Wednesday, April 20, 2011
T is for: Thunderblade!
Gamma World was one of my favorite games in the 80's and my favorite character was Conan Thunderblade, a mighty-thewed humanoid (2E talk for a mutated human) who was the mightiest mutant ever! I can't find my 2nd edition character sheets (pretty sure I still have them) but I have found my GW3E sheets for them and I will space them out through the post.
We started playing it with GW 2nd edition. I knew about the 1st edition and had seen it on shelves and read articles for it in Dragon and I thought it looked pretty cool but never had a chance to play it. Then in 1983 the second edition came out with another cool cover and a friend of mine bought it and once we started playing it became a regular part of the rotation.
GW was incredibly cool for several reasons, among them no classes and no levels. You decided between Pure Strain Human, Humanoid (mutated human), or Mutated Animal and each had its own advantages and disadvantages. I preferred the mutant types because you got to roll for mutations and that's where a lot of the fun of the game was. I rolled up a few PSH's during the game but they were nowhere near as memorable as the mutants. With no levels you had maximum hit points at the start, 1d6 (or 1d8 for PSH) per point of Constitution. This was a huge change from the 4 hp M-U's and 8 hp Fighters of early D&D adventuring - you could actually take some damage and still live! You could even take enough damage to run away if you were losing! The world was still very dangerous and there were many ways for characters to die that did not involve hit points but it made a huge difference in attitude when starting out as we were no longer some pathetic band of weak rookies - we were bad-aces! We might only have swords and crossbows and chainmail but we could blast things or turn invisible or fly as well - it was almost a supers game with some of the powers available. Heck with Ninja Turtles, I had characters who could disintigrate something by touch once per day!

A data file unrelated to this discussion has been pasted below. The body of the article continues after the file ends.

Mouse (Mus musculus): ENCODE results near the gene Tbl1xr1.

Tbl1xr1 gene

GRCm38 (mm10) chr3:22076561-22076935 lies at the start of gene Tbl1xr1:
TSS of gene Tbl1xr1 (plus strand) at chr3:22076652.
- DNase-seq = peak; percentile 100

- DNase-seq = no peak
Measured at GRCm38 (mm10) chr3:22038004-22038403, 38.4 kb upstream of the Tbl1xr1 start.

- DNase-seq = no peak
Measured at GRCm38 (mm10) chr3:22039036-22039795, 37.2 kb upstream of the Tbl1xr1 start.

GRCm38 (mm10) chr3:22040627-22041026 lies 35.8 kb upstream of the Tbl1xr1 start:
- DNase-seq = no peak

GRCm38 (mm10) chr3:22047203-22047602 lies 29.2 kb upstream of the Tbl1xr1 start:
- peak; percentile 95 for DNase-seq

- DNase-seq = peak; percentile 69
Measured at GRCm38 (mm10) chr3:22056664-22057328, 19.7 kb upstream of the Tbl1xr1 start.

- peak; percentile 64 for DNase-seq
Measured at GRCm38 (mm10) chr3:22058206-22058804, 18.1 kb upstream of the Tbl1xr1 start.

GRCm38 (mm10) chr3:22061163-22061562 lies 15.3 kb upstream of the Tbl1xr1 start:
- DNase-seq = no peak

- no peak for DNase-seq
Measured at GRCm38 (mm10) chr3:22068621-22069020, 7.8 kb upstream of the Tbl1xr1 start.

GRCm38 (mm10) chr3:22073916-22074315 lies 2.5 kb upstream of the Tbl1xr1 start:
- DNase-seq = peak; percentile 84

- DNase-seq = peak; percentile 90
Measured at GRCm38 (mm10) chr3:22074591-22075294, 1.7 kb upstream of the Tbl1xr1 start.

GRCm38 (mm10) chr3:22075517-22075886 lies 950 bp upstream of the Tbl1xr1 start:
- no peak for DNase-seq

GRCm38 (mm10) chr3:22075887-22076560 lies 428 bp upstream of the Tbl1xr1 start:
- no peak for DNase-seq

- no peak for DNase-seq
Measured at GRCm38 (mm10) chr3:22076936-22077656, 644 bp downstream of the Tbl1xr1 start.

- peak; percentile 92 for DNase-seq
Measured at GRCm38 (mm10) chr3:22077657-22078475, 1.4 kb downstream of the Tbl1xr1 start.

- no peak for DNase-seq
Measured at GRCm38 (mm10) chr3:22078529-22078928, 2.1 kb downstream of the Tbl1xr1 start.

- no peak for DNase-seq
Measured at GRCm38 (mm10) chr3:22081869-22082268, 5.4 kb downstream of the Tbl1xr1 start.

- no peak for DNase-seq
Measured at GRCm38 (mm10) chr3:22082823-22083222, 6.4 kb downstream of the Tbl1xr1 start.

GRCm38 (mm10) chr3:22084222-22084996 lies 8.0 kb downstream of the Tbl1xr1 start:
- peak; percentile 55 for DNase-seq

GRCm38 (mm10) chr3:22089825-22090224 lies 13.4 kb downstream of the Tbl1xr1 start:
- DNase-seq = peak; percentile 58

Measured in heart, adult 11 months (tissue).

My first character was a mutated lion named Roard who ran around in plate mail with a two-handed sword for a very long time, later adding a Fusion Rifle as his signature weapon. He was joined by a mutated hawk named Thorondor and a mutated wolf named Redfang who was immune to radiation and a mutated lizard named Shadowhiss who fought with claws and (somewhat later) an .88 Magnum (thank you Johnny Dangerously). They were all fun and had their own cool adventures, including one where my hawkoid dropped my wolf and a neutron bomb into a castle-like outpost of the knights of genetic purity. Hawk flies off, wolf pulls out the bomb in the middle of the courtyard, then he detonates it right there, counting on his energy reflection power to shield him (it did) and effectively wiping out a group which had been a serious thorn in our side. He then opened up the gate and walked home. Like I said it was a great game.
The greatest character of all of them though was Thunderblade. He was a Humanoid. Stat generation in that edition was 4d6 drop the lowest (except Pure Strain Humans got to keep the extra die on Int, Con, and Charisma) and I rolled an 18 Strength, a 15 Dexterity, and a 16 Constitution - he's clearly a beast, physically. Then while rolling up mutations he picked up Heightened Physical Attribute and rolled Strength. Maximum Physical Strength in that game was 21 so despite rolling a 6 for it he maxed it out and had a 21 PS - he was the strongest mutant of all! You start off at a medieval level of technology (at best) so I decided he would use a two-handed sword and dubbed him Conan Thunderblade. It's a little cheesy, yes, but remember this is a post-apocalyptic game so there could be some knowledge of older culture and media and I figured he probably looked like those old pictures so that's what he was called.
Now we often ran multiple characters in our parties back then. Some of it was because Gamma World could be a lethal game, some of it was because we ran D&D like that, and some of it was because we had fewer players in our GW sessions, usually 2-4 instead of 4-6 for D&D. From the moment he was created, if I was playing then Thunderblade was almost always in the party and was often the leader. We explored the introductory adventure about the rite of passage, we explored the chicken factory from GW2, and we explored many homebrew ruins and installations but we spent a great deal of time in the Barony of Horn fighting the Legion of Gold. That adventure, easily GW's "Keep on the Borderlands" in terms of inspiration and scope, turned into the core of our ongoing campaign and to this day is that DM's main campaign area for GW simply because he spent so much time detailing it for us! Towns, villages, NPC's, tribes, wandering monsters - all of that was fleshed out or created outright for our party. It was probably a more cohesive, coherent campaign than our D&D adventures were at the time, largely because it was run by one DM in one geographic region, unlike our D&D games. Conan led the fight against the legion eventually discovering his two signature weapons - His vibroblade - think lightsaber (not chainsaw - in GW vibro weapons are energy force weapons) and his heavy machine gun, usually fired from the hip Rambo-style with belts of ammo crossed on his chest like a good old action hero. He usually opened a fight by blasting away with his big gun before setting it down (gently) and activating his vibro blade and charging in like Thundarr.